One of our favourite festivals in Manitoba, Manito Ahbee, is the largest powwow gathering in Canada and the second largest in North America. It’s one of our top things to do in Winnipeg.
Bobby Hull was the first “million-dollar hockey player” when he signed a 10-year deal with the Winnipeg Jets in 1972 for $1.75 million.
The Canadian Museum for Human Rights is the first national museum to be located outside of Canada’s capital, Ottawa.
Glen Murray, who served as the 41st Mayor of Winnipeg from 1998 to 2004, was the first openly gay mayor elected in a major North American city.
The longitudinal centre of Canada is in Manitoba. You can find it about a half-hour’s drive east of Winnipeg.
Famous cartoonist Charles Thorson grew up in Gimli. He created prototypes for Bugs Bunny, Elmer Fudd, The Flintstones, and Snow White and the Seven Dwarves, among others. It is believed that the character of Snow White was based on a waitress Thorson met at a diner in the West End of Winnipeg.
Manitoba is home to the world’s largest polar bear denning site, in Wapusk National Park. It’s one of the best places in the world – arguably the best place – to see female polar bears and their cubs.
The largest collection of prehistoric marine fossils in North America is found in Morden, at the Canadian Fossil Discovery Centre. The museum is also home to the world’s largest publicly displayed Mosasaur, affectionately called Bruce. We consider a visit here to be one of the best things to do in Manitoba.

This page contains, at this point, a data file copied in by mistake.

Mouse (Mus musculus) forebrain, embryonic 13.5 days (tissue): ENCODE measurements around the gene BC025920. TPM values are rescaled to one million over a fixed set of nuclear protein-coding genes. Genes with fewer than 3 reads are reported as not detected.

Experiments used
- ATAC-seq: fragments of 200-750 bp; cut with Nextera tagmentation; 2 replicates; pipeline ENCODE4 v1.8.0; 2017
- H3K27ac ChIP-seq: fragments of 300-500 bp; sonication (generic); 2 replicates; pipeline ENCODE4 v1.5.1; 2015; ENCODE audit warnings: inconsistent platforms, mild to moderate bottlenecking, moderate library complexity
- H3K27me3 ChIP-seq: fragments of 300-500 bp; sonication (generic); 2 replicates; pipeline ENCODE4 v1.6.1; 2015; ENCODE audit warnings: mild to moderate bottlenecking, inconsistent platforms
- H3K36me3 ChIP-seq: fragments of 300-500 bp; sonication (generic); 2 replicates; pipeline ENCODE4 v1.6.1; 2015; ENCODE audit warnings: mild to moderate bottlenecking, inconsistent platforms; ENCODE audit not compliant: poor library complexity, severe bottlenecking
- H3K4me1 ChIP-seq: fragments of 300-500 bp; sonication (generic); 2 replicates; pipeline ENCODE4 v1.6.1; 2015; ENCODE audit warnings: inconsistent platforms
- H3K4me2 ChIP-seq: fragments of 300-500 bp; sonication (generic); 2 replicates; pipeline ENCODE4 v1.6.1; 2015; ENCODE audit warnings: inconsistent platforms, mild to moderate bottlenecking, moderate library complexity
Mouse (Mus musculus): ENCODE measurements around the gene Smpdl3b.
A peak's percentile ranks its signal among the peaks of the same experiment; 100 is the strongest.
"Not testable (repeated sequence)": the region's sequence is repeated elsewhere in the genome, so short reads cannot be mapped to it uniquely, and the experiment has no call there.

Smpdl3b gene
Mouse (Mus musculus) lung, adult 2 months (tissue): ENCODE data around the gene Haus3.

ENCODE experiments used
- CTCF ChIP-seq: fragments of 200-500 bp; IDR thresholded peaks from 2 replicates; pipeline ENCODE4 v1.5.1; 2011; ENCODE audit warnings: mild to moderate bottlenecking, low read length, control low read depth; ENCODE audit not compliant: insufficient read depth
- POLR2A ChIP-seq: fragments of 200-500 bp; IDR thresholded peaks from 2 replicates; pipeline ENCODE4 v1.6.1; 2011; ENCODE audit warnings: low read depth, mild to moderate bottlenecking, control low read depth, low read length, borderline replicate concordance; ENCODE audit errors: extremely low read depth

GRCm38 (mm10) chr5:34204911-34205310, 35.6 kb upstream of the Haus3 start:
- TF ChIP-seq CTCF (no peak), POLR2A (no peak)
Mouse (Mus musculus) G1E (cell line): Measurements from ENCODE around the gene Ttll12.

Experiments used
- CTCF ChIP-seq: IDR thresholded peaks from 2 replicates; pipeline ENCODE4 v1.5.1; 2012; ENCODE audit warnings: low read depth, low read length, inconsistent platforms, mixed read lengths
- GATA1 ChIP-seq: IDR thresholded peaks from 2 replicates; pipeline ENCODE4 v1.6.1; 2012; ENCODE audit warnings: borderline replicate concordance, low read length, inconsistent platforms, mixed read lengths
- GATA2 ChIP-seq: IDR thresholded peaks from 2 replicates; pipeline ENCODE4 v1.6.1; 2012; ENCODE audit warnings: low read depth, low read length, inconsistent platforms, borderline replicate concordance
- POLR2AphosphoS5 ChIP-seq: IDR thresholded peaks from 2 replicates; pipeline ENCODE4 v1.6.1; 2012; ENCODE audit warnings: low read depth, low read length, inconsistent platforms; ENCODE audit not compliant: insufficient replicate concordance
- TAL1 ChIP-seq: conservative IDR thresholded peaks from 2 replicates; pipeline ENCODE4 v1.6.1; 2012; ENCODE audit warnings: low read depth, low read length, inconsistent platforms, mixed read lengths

One of our favourite Manitoba cities, Flin Flon is actually named after a fictional character in a science fiction novel, Professor Josiah Flintabbatey Flonatin. If you go to Flin Flon, make sure to take a photo with his statue!
The Royal Winnipeg Ballet is Canada’s oldest dance company. It was established in 1939 and is the longest-continuously operating ballet company in North America.
Gimli has the largest population of Icelandic people outside of Iceland! Established in 1875 as a “reserve for Icelanders,” the Icelandic Festival Of Manitoba (Islendingadagurinn) takes place every summer.
Brenna Holeman (she/her) has adventured to over 100 countries but is incredibly proud to call Winnipeg home. Brenna spent 16 years travelling solo around the world, living in Copenhagen, Edinburgh, Osaka, Antigua, and London, England. As well as being an editor and writer for Expedia UK for over seven years, she runs This Battered Suitcase, one of the most trusted and respected travel blogs in the world.